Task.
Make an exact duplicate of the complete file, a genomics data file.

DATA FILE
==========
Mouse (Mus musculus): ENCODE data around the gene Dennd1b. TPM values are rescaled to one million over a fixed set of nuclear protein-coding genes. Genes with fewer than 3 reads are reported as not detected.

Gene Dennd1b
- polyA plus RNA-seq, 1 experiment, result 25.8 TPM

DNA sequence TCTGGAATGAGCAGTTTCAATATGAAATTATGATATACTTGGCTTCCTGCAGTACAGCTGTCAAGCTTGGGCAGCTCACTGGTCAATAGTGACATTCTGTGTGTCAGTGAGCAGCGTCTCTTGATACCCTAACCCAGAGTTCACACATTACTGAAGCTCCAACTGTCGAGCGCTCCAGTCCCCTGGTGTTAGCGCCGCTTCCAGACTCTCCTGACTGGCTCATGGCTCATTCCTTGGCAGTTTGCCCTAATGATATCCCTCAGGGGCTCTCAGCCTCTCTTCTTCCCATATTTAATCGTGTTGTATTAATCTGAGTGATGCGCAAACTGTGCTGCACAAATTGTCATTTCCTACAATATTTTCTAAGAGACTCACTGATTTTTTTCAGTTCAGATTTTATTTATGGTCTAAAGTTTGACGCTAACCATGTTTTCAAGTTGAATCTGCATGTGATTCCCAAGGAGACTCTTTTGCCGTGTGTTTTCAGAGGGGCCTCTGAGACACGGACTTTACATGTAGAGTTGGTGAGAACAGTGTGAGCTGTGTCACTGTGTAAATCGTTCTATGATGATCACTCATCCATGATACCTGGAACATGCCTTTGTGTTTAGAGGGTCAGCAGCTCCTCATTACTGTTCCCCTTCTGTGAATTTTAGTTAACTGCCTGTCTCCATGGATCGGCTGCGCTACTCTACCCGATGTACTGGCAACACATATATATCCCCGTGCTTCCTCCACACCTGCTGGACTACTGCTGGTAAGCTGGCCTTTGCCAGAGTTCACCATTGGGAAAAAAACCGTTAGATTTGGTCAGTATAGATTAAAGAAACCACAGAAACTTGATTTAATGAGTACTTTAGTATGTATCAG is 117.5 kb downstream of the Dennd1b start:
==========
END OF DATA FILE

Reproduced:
Mouse (Mus musculus): ENCODE data around the gene Dennd1b. TPM values are rescaled to one million over a fixed set of nuclear protein-coding genes. Genes with fewer than 3 reads are reported as not detected.

Gene Dennd1b
- polyA plus RNA-seq, 1 experiment, result 25.8 TPM

DNA sequence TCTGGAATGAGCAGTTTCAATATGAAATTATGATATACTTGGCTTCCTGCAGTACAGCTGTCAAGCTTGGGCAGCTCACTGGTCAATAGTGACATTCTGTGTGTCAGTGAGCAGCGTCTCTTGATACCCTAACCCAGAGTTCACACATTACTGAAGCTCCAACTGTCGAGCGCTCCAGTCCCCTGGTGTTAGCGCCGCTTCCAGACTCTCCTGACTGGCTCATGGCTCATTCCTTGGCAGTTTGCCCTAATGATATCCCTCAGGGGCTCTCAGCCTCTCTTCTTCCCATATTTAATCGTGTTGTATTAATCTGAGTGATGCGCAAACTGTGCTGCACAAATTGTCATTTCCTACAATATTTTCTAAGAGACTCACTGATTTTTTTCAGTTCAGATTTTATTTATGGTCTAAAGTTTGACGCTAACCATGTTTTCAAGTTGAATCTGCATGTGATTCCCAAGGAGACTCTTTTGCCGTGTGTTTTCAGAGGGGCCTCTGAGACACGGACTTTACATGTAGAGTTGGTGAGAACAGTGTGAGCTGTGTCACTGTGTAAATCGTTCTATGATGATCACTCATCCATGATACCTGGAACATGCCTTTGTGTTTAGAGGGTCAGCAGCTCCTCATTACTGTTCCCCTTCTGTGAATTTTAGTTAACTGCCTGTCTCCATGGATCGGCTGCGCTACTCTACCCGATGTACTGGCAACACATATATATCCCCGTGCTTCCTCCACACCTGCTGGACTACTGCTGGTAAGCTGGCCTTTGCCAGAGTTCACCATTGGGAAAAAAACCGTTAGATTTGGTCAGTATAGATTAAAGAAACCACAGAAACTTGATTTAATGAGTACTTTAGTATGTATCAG is 117.5 kb downstream of the Dennd1b start: